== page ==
Vice Chancellor for Research
Dr. Gillian Small received her Ph.D. in the Biological Sciences in 1983 from the University of Wolverhampton in England. She came to the US in 1985 to conduct postdoctoral research at the Rockefeller University in New York, in the laboratory of Nobel Laureate Dr. Christian DeDuve. Her research focus is organelle biogenesis and molecular regulation of lipid metabolism, and she has been consistently funded over a 20-year period by the National Institutes of Health, the National Science Foundation, and the American Heart Association. She has published widely in these areas and, in recognition of her research, was named an Established Investigator of the American Heart Association (1992-1997). She has presented her research at both national and international conferences, including as an invited speaker at the 1997 Nobel Conference on “Metabolic Functions, Proliferation, and Diseases of Peroxisomes” in Stockholm, Sweden.
In 1988, Dr. Small joined the faculty at the University of Florida where she established her independent research program. In 1992, she returned to New York as a faculty member at Mount Sinai School of Medicine, where she directed a research laboratory as well as being Director of the Interdisciplinary Graduate Program in Molecular, Cellular, and Developmental Biology.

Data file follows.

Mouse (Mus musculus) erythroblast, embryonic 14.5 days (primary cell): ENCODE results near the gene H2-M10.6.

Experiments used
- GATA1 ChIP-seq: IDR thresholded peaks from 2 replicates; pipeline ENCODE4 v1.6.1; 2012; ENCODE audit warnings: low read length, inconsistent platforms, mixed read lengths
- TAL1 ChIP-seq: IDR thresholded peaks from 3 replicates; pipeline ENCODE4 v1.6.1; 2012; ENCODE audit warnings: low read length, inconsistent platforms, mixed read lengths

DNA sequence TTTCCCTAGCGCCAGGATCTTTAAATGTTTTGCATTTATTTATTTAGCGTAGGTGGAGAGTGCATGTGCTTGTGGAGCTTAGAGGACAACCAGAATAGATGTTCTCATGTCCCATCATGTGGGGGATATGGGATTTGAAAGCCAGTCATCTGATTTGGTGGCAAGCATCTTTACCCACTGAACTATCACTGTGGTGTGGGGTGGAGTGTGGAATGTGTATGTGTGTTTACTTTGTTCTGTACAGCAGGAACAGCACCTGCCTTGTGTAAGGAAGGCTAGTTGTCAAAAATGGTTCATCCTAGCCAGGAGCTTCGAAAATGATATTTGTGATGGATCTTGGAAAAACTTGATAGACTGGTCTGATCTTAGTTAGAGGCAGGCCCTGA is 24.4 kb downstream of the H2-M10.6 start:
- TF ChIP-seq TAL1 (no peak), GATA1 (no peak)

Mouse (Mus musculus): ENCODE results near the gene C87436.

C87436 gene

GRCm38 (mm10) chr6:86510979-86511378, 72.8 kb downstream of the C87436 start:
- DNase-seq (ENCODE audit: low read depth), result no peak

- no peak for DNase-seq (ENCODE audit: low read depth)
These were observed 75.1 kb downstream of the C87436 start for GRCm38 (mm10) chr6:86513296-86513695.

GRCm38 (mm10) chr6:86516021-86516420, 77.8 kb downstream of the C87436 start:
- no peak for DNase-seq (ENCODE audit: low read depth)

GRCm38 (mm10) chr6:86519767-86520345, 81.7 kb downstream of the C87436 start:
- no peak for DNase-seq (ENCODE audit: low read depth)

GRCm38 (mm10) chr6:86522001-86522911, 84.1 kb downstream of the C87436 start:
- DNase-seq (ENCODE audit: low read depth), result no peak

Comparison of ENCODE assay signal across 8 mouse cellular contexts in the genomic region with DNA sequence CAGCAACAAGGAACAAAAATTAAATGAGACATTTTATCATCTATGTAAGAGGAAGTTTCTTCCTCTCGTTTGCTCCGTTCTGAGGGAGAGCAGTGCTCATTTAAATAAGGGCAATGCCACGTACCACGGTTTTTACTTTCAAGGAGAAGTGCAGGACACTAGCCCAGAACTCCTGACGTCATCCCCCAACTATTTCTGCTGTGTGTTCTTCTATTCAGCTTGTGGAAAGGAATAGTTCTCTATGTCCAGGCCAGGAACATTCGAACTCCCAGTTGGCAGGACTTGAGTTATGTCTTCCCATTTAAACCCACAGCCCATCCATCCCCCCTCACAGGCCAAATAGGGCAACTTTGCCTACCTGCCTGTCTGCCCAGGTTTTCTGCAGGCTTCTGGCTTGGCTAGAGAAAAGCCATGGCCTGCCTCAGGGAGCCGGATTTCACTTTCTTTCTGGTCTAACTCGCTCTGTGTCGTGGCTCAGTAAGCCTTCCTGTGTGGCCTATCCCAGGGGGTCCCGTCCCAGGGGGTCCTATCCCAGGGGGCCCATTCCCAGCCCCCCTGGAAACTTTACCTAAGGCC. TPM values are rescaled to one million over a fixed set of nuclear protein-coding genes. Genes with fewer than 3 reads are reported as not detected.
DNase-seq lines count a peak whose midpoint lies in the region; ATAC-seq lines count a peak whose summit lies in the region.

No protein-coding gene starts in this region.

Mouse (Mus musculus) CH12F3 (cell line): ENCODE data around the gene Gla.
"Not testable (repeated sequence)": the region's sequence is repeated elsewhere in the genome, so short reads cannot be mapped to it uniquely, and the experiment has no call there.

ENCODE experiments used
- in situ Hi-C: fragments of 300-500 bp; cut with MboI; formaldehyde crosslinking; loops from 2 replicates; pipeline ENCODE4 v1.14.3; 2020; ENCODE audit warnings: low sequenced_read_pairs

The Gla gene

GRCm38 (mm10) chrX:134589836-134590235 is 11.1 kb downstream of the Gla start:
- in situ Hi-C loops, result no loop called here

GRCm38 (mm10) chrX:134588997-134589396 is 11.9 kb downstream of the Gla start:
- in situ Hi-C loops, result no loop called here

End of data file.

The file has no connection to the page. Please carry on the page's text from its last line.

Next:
Dr. Small joined the City University of New York in 2001 and served as University Dean for Research from 2003-2008, and was appointed Vice Chancellor for Research in 2008. She is setting strategy for the University's research programs with a view toward fostering visionary initiatives and new models of participation, encouraging information and resource sharing, and connecting research and scholarly activities with emerging opportunities. Central to this, the recruitment of distinguished research faculty across many disciplines; supporting faculty to enable them to achieve recognition in research and scholarship; and obtaining significant funding for recruitment and research instrumentation.
Her major responsibilities include planning extensive new state-of-art science facilities as part of CUNY's Decade of Science, such as the development of the CUNY-wide Advanced Science Research Center (ASRC), to be located on the south campus of City College. The ASRC will house high-end core facilities for use by CUNY scientists and support cutting-edge research in photonics, nanoscience, structural biology, neuroscience, and environmental sensing.
As CUNY's senior research officer, Dr. Small seeks to enhance all levels of involvement in research across the University, enhancing student participation and supporting our postdoctoral fellows. She has overall responsibility for supporting the University's intellectual property portfolio, developing relationships with outside research organizations, industry, governmental and non-governmental funding source, and enhancing CUNY's contribution to the economic development of New York City and the State of New York.